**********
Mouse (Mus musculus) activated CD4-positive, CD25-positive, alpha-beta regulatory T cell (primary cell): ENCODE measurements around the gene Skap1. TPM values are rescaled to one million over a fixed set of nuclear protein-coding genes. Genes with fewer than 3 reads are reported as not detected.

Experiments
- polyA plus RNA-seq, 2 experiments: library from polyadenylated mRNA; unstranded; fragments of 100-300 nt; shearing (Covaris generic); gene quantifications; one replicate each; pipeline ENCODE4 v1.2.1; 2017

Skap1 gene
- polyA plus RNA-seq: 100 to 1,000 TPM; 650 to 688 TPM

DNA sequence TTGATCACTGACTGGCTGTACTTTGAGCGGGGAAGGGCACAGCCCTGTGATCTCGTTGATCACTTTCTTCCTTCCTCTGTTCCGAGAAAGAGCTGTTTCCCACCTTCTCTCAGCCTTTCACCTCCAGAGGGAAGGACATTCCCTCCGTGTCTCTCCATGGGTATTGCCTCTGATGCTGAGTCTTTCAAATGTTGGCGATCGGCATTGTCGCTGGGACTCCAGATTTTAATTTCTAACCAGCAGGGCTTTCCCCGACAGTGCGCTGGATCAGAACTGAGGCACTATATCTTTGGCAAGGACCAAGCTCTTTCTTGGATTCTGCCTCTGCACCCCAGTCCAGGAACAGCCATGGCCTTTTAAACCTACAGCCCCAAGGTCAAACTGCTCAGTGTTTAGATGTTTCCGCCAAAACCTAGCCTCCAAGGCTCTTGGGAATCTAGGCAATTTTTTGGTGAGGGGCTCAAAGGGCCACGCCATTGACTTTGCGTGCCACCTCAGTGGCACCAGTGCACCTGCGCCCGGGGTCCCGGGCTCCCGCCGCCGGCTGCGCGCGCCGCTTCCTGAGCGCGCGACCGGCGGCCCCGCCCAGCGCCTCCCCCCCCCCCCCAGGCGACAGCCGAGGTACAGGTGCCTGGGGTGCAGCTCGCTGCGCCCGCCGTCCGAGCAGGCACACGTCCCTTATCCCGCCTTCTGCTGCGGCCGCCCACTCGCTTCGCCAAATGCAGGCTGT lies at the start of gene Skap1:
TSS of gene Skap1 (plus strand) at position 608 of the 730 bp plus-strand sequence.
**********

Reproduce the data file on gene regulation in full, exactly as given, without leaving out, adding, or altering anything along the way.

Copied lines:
Mouse (Mus musculus) activated CD4-positive, CD25-positive, alpha-beta regulatory T cell (primary cell): ENCODE measurements around the gene Skap1. TPM values are rescaled to one million over a fixed set of nuclear protein-coding genes. Genes with fewer than 3 reads are reported as not detected.

Experiments
- polyA plus RNA-seq, 2 experiments: library from polyadenylated mRNA; unstranded; fragments of 100-300 nt; shearing (Covaris generic); gene quantifications; one replicate each; pipeline ENCODE4 v1.2.1; 2017

Skap1 gene
- polyA plus RNA-seq: 100 to 1,000 TPM; 650 to 688 TPM

DNA sequence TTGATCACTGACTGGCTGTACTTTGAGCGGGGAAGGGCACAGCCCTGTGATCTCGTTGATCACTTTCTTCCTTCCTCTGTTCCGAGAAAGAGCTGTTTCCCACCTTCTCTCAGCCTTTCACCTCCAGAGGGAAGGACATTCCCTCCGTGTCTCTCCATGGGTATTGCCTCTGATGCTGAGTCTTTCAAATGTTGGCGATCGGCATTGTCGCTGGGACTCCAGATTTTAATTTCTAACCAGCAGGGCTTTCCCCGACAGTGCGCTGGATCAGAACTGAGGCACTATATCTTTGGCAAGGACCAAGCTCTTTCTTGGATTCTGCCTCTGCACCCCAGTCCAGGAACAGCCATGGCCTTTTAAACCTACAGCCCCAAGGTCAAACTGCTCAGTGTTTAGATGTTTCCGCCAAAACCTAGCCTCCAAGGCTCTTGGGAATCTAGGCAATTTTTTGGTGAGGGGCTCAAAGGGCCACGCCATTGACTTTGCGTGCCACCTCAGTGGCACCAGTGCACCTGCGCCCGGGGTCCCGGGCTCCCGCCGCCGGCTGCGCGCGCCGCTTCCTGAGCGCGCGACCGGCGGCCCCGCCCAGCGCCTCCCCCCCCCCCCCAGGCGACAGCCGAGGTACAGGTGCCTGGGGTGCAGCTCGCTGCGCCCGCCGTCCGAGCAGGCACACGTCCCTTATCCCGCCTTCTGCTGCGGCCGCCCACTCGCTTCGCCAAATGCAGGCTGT lies at the start of gene Skap1:
TSS of gene Skap1 (plus strand) at position 608 of the 730 bp plus-strand sequence.